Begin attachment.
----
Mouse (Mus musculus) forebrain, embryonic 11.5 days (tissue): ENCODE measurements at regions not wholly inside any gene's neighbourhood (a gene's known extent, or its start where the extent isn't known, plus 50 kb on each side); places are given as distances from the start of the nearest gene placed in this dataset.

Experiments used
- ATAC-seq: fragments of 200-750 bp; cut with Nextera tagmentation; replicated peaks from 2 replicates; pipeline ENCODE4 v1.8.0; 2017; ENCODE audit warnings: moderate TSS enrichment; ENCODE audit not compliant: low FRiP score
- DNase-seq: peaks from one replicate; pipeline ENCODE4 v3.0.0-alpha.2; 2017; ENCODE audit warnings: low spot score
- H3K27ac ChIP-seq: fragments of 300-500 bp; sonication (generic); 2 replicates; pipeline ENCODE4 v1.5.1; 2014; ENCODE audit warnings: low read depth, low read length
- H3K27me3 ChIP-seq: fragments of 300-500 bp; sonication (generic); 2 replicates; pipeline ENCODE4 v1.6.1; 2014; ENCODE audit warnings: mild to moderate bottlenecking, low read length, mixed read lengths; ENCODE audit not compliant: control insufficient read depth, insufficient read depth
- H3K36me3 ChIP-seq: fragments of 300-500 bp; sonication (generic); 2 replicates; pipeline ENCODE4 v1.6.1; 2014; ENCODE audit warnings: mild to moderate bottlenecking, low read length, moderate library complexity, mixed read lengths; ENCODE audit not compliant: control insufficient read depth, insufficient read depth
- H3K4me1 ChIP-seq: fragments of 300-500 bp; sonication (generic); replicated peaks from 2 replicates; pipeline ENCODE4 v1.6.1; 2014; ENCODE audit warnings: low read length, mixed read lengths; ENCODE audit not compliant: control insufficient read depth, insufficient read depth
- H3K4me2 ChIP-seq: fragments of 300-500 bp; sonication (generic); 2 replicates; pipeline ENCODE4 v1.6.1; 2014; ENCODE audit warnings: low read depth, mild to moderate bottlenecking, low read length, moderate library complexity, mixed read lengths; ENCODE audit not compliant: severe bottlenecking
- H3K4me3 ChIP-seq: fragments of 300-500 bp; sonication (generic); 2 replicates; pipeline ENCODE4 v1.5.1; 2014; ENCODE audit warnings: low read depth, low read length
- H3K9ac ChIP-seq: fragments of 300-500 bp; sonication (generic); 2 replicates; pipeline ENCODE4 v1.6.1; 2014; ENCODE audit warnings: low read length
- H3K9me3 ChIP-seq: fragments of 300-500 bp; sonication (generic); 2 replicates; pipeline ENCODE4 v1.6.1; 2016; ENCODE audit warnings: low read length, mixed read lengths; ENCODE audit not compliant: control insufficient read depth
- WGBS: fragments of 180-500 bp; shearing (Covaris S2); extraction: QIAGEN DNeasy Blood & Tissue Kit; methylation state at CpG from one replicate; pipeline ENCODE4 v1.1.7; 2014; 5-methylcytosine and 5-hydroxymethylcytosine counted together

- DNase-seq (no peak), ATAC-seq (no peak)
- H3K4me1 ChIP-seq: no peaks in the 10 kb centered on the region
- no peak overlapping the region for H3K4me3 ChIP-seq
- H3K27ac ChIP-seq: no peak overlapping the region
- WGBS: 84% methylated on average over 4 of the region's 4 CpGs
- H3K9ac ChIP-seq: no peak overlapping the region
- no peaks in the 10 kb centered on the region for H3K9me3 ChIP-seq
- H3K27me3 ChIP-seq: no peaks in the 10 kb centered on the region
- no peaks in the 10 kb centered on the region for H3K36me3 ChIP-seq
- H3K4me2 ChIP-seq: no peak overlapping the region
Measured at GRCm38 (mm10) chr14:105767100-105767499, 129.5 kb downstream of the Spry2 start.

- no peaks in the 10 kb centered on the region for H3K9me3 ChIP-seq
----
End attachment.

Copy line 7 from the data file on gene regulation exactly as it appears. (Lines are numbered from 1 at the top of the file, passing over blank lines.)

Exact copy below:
- H3K36me3 ChIP-seq: fragments of 300-500 bp; sonication (generic); 2 replicates; pipeline ENCODE4 v1.6.1; 2014; ENCODE audit warnings: mild to moderate bottlenecking, low read length, moderate library complexity, mixed read lengths; ENCODE audit not compliant: control insufficient read depth, insufficient read depth